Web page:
My tolerance to pain isn’t the same everywhere on the body
When my left side had EDS problems, I noticed its difference from my right
One thing I know for sure is that I have a much higher pain tolerance than most people. I guess that’s probably true for most people who manage chronic pain. They either learn to deal with it as best they can or they can’t function.
What I didn’t consider until recently, however, is that I could have different tolerances for pain in various parts of my body.
My right shoulder is a mess. Since a bad soccer injury as a teenager broke my collarbone, dislocated my shoulder, tore my trapezius muscle, and damaged just about everything else nearby, I’ve dealt with reduced range of motion and pain. It was significantly worse before my diagnosis of Ehlers-Danlos syndrome (EDS) at age 22. No one could understand why my shoulder not only wasn’t healing properly, but also seemed to get worse with more physical therapy and use.
In the seven years or so between my original injury and my EDS diagnosis, I had no other choice but to deal with it as best I could. The pain was awful, and at its worst, my range of motion was about 20% to 25% of what it should’ve been.
Over time, the pain started to feel like an annoying fly buzzing around the room. I knew it was there, and if it landed on me I’d be annoyed for a moment, but then I’d brush it off and continue to ignore it until it landed on me again. That’s the best way I can think to describe it. Eventually, I learned to mentally block out the pain.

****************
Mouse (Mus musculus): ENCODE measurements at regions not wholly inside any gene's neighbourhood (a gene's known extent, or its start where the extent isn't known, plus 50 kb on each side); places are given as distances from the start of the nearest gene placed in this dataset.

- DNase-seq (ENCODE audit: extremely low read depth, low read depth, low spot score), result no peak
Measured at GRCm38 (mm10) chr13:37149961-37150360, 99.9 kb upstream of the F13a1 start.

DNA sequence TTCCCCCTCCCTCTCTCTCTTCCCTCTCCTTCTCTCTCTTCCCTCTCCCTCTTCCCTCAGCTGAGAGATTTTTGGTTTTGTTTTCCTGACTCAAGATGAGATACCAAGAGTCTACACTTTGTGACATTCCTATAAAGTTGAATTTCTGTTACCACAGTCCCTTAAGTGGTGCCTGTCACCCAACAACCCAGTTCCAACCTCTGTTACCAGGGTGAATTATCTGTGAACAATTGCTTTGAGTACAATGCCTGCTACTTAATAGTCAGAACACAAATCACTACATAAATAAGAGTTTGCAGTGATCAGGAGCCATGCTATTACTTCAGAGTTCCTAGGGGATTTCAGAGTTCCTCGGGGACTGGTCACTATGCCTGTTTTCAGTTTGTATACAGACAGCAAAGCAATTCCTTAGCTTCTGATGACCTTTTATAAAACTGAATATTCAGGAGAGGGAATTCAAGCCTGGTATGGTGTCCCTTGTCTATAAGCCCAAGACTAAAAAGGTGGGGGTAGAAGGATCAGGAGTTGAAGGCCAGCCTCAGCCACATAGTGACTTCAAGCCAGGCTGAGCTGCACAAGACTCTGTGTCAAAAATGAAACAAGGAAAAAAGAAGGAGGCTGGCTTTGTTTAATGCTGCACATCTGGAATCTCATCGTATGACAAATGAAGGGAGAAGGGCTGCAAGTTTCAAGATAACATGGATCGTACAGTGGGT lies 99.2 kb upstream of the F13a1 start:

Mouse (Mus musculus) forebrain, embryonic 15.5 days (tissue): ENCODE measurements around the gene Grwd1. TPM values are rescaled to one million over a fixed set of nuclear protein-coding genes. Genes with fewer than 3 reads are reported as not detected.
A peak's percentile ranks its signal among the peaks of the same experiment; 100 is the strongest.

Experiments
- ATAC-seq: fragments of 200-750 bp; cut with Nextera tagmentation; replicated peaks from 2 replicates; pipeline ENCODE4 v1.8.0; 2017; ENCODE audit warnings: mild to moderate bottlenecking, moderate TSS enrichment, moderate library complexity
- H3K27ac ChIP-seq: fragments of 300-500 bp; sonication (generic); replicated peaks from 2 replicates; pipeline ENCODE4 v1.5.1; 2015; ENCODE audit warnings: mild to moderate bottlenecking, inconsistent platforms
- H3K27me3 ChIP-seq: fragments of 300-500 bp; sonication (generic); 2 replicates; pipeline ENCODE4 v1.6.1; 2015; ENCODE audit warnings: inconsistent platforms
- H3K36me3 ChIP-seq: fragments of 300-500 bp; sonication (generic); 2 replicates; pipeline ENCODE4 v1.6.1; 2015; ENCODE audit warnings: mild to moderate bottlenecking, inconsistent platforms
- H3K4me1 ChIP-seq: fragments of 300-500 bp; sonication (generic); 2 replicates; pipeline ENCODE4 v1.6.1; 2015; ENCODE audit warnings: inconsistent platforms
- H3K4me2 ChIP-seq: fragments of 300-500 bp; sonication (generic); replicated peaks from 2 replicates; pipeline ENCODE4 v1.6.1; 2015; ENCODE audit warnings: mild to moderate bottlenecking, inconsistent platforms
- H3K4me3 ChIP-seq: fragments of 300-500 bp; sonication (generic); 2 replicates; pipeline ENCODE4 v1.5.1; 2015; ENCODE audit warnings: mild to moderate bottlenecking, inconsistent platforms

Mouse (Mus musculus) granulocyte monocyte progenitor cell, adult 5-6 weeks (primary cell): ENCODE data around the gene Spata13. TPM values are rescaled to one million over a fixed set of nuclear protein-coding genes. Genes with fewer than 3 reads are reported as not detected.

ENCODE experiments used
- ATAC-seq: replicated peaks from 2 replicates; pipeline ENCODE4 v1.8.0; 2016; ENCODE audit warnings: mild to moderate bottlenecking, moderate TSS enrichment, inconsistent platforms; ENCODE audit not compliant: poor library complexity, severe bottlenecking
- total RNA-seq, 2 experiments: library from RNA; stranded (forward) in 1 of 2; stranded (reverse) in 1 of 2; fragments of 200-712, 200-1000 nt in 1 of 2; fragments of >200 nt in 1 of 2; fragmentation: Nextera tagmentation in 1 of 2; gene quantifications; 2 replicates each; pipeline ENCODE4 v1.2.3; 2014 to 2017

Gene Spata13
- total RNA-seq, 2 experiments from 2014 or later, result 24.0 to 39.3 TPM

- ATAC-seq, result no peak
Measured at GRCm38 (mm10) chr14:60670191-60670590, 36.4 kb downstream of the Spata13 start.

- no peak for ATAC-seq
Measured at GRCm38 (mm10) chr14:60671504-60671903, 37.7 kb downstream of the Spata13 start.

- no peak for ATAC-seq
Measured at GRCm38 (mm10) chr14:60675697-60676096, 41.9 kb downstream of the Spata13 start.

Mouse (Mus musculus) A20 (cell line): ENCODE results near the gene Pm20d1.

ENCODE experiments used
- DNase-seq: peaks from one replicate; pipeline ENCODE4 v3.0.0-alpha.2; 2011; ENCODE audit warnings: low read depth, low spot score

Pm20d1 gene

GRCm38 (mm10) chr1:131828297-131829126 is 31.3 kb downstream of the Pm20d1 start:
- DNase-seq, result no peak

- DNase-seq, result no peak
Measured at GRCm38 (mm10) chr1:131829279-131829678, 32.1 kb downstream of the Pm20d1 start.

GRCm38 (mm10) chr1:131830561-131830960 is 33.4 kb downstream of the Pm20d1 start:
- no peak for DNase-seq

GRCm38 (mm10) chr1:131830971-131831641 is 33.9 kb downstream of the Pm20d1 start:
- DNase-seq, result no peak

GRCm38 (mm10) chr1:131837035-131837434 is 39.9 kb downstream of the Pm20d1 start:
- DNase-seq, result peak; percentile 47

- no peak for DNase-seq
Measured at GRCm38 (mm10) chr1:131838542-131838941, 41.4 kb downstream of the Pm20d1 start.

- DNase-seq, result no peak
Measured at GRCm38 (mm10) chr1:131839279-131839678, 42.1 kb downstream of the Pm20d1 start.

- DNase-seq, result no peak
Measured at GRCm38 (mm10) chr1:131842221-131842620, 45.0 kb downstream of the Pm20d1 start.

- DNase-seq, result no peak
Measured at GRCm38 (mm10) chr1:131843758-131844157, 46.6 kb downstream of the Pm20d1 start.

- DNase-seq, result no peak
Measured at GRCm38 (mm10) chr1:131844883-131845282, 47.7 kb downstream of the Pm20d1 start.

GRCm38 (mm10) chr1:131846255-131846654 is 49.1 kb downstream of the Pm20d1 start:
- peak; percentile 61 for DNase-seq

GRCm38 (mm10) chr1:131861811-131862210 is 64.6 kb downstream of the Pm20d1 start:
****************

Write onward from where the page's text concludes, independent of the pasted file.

The variance in where I can tolerate pain
My right shoulder can now handle just about anything. Tough bodywork? No problem. Physical therapy? Sure. Doing what needs to be done around the house? Yep. I just swat the fly away and do what I need to do as best I can. But when my left side flared up recently, I realized I don’t have the same level of pain tolerance there as I do on my right side.
I’d never considered that such tolerance could be region-specific. I suppose I always assumed it was an overall feeling that varies from person to person but not necessarily within a person. But at least for me, it can. I don’t know how, but I know the pain in my left shoulder isn’t anywhere nearly as bad as the pain I’ve experienced in my right one, yet the left side bothers me much more.
I suppose that when I think about it, it makes sense. The nerves that respond to my right shoulder are of course different from the ones on my left. I’ve apparently learned to ignore or downplay the pain signals from certain nerves that get “overused,” but that gift doesn’t translate to other nerves as easily.
Granted, I can still largely ignore the pain in my left shoulder (or wherever else) and push through anyway, but it’s easier to do that for my right shoulder. Learning to manage chronic pain is simply life with EDS.
Despite managing that pain my whole life — even if half of it was without a specific diagnosis — I’m still constantly recognizing new patterns and symptoms. I suppose that’s a perfect example of how you learn something new every day!
Do you notice you’re less tolerant of pain in some areas of your body? Please let me know in the comments below.
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